c89d4003:       89 e5                   mov    %esp,%ebp
        int *a;

        a = (int *) 0x00001234;
        *a = 3;
c89d4005:       c7 05 34 12 00 00 03    movl   $0x3,0x1234
c89d400c:       00 00 00
#error "Unknown op for oops!"

        return 0;
c89d400f:       5d                      pop    %ebp
c89d4010:       c3                      ret
c89d4011:       eb 0d                   jmp    c89c3020 <cleanup_module>
c89d4013:       90                      nop
c89d4014:       90                      nop
c89d4015:       90                      nop
c89d4016:       90                      nop
c89d4017:       90                      nop
c89d4018:       90                      nop
c89d4019:       90                      nop
c89d401a:       90                      nop
c89d401b:       90                      nop
c89d401c:       90                      nop
c89d401d:       90                      nop
c89d401e:       90                      nop
c89d401f:       90                      nop

c89d4020 <cleanup_module>:

static void my_oops_exit (void)
c89d4020:       55                      push   %ebp
c89d4021:       89 e5                   mov    %esp,%ebp
c89d4023:       5d                      pop    %ebp
c89d4024:       c3                      ret
c89d4025:       90                      nop
c89d4026:       90                      nop
c89d4027:       90                      nop

Note that the instruction that generated the oops (c89d4005 identified earlier) is:

C89d4005: c7 05 34 12 00 00 03 movl $ 0x3,0x1234

That is exactly what was expected - storing value 3 at 0x0001234.

The /proc/modules is used to find the address where a kernel module is loaded. The --adjust-vma option allows you to display instructions relative to 0xc89d4000. The -l option displays the number of each line in the source code interleaved with the assembly language code.


A more simplistic way to find the code that generated an oops is to use the addr2line utility:

faust:~/lab-01/modul-oops# addr2line -e oops.o 0x5

Where 0x5 is the value of the program counter (EIP = c89d4005) that generated the oops, minus the base address of the module (0xc89d4000) according to /proc/modules


Minicom (or other equivalent utilities, eg picocom, screen) is a utility that can be used to connect and interact with a serial port. The serial port is the basic method for analyzing kernel messages or interacting with an embedded system in the development phase. There are two more common ways to connect:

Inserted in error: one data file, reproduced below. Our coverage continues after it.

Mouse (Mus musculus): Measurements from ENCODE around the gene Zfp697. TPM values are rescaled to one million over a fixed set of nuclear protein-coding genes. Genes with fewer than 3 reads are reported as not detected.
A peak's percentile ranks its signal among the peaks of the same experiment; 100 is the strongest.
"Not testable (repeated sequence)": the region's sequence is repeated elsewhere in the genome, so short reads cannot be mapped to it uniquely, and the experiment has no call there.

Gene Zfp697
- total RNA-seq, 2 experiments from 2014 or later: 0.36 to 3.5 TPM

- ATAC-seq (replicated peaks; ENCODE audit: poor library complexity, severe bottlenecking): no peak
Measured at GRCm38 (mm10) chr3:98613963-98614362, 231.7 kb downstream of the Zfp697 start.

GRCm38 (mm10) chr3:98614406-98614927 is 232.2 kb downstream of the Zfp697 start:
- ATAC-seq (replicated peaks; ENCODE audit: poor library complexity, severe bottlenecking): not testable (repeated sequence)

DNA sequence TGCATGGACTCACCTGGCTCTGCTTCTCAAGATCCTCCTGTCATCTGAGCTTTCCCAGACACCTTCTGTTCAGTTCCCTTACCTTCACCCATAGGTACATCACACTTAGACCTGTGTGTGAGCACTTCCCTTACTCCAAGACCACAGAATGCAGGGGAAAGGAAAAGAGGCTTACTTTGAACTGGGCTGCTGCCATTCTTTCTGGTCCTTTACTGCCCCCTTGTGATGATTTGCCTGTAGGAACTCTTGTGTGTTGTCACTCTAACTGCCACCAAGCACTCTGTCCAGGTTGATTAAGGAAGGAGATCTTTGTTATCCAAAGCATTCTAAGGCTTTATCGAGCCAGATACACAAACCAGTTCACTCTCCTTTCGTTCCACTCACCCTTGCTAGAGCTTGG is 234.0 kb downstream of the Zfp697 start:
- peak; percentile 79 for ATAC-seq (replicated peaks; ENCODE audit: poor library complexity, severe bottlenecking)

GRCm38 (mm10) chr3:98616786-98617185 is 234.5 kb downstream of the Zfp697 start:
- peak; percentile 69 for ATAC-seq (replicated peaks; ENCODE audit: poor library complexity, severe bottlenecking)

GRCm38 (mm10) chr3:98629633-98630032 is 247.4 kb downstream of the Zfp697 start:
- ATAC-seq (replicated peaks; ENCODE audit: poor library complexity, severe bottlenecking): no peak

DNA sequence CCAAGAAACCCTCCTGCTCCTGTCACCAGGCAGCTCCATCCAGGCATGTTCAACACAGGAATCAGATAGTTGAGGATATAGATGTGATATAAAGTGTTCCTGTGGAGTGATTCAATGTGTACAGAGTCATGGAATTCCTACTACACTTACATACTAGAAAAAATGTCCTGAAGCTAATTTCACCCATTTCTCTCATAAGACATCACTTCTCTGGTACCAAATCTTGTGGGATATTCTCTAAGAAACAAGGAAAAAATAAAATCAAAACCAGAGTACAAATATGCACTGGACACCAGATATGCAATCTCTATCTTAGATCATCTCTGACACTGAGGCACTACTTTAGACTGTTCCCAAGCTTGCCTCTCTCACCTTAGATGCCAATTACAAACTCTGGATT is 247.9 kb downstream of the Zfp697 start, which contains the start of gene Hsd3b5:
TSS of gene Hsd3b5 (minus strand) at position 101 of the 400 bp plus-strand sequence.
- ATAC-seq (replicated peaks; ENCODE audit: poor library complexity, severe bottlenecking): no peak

• a serial port where the device we are going to use is /dev/ttyS0
  • a serial USB port (FTDI) in which case the device we are going to use is /dev/ttyUSB.

For the virtual machine used in the lab, the device that we need to use is displayed after the virtual machine starts:

char device redirected to /dev/pts/20 (label virtiocon0)

Minicom use:

#for connecting via COM1 and using a speed of 115,200 characters per second
minicom -b 115200 -D /dev/ttyS0

#For USB serial port connection
minicom -D /dev/ttyUSB0

#To connect to the serial port of the virtual machine
minicom -D /dev/pts/20


Netconsole is a utility that allows logging of kernel debugging messages over the network. This is useful when the disk logging system does not work or when serial ports are not available or when the terminal does not respond to commands. Netconsole comes in the form of a kernel module.

To work, it needs the following parameters:

  • port, IP address, and the source interface name of the debug station
  • port, MAC address, and IP address of the machine to which the debug messages will be sent

These parameters can be configured when the module is inserted into the kernel, or even while the module is inserted if it has been compiled with the CONFIG_NETCONSOLE_DYNAMIC option.

An example configuration when inserting netconsole kernel module is as follows:

alice:~# modprobe netconsole netconsole=6666@,6000@